JWT Shanghai's Samsonite 'Heaven and Hell' becomes The Gunn Report's most awarded print advertisment of all time

samsonite_heavenandhell-1.jpgJWT's highly acclaimed 'Heaven and Hell' ad for Samonsite has become most awarded print ad of all time according to The Gunn Report.

'Heaven and Hell', which took home 10 Grand Prizes, 38 Gold awards and 3 Yellow Pencils over the last 12 months, displaced Volkswagen's 1999 "Wedding", which reigned as the most awarded print ad for the last 13 years, according to Emma Wilkie, Managing Director of the Gunn Report.

"We were extremely fortunate the stars were aligned on the Samsonite Cosmolite project; we had a great team, a great product and a great client that had vision and courage," said Yang Yeo, Chief Creative Officer for JWT Shanghai.

Heaven and Hell kicked off its winning streak at Cannes 2011, where it brought home four Gold awards and China's first-ever Grand Prix.  The campaign also brought home China's first ever Grand LIA from the London International awards, and went on to dominate every major award show worldwide over the next 12 months.
"The fact that the most awarded print ad in history came out of China really illustrates that China's star is rising, not only economically, but creatively.  Its exciting to be in this industry, in this country - and working with this team - at this time," said Lo Sheung Yan, JWT's China Chairman and Northeast Asia Executive Creative Director.

This seminal piece of print advertising is the result of a long creative journey by the team at JWT Shanghai.  Samsonite wanted an ad that illustrated the durability of their upmarket Cosmolite luggage.  The JWT Shanghai creative team, led by Yeo and executive creative director Elvis Chau, zeroed in on the idea of how heavenly it was for passengers up in first class compared to the hell their luggage went through, below.  JWT Shanghai's Art Director LV Xiao Xi produced a sketch that told the parallel stories of one traveler and one suitcase through the heaven, and hell, of a first class flight.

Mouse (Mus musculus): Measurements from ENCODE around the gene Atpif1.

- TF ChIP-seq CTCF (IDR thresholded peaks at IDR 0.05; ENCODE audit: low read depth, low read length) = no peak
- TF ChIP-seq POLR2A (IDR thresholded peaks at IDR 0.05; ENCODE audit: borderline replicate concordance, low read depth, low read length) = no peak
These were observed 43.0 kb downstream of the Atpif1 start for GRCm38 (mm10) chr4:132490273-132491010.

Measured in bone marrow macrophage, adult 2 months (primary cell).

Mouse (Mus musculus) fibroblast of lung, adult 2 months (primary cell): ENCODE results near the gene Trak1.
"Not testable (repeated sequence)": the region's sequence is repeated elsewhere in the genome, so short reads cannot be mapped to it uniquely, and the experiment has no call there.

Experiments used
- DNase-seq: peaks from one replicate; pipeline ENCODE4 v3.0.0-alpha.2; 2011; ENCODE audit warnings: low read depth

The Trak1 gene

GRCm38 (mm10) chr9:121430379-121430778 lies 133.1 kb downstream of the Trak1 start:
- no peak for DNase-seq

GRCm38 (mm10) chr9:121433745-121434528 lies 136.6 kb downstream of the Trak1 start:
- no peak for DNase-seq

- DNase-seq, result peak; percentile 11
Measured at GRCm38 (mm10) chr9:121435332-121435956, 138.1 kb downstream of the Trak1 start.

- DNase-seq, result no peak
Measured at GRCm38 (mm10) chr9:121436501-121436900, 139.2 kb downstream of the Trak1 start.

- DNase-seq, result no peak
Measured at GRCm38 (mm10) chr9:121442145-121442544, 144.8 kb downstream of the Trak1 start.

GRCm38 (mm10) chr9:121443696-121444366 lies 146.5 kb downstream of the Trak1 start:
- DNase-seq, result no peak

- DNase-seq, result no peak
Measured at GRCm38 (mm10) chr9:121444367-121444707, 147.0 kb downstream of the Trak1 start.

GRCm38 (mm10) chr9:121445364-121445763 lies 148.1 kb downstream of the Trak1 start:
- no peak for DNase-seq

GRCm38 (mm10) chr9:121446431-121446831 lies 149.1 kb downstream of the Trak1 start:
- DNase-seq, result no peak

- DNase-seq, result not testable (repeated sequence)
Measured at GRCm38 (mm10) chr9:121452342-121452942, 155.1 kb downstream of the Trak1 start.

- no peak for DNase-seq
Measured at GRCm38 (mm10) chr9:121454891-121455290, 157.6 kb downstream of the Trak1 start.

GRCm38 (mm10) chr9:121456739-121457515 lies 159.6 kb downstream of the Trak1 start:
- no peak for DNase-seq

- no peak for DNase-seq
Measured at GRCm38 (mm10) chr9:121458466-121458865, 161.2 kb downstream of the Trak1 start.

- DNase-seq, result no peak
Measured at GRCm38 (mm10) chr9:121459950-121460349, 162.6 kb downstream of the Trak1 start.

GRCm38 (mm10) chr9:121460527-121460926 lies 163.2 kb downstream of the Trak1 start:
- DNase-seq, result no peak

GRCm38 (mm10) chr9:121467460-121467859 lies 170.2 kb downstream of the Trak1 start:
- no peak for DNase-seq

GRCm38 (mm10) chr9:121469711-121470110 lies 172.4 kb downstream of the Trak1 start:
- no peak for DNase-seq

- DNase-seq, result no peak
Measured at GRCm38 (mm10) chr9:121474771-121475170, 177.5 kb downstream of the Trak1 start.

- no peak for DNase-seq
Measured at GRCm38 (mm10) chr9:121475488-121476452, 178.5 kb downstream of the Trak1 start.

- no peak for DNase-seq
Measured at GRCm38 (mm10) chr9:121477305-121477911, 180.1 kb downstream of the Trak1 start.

The team thought a Renaissance-style oil painting replete with angels and devils would capture the mood, and hired a Chinese oil painter to bring Xiao Xi's sketch to life on canvass.The first attempt didn't quite capture the mood, and the team decided to scrap the idea and try another route.  They wanted the look and feel of a classic oil painting, but realized it could an painter many many trails and many months to get it just right.  So the team turned to Illusion Studio in Bangkok for their expertise in CGI.  

The studio first did motion-capture work with live male models, to get the look and feel of the body and muscles just right.  Days were spent tweaking those pose of the models and the lighting to produce a sculpture-like effect. The attention to detail paid off, producing an ad that set a new benchmark for the entire creative industry.

"This is a historic moment, both for JWT and for China, and I'm extremely proud of our entire team at Shanghai," said Michael Maedel, President, JWT Asia Pacific. "They have firmly established JWT as the creative leader of China's advertising industry."

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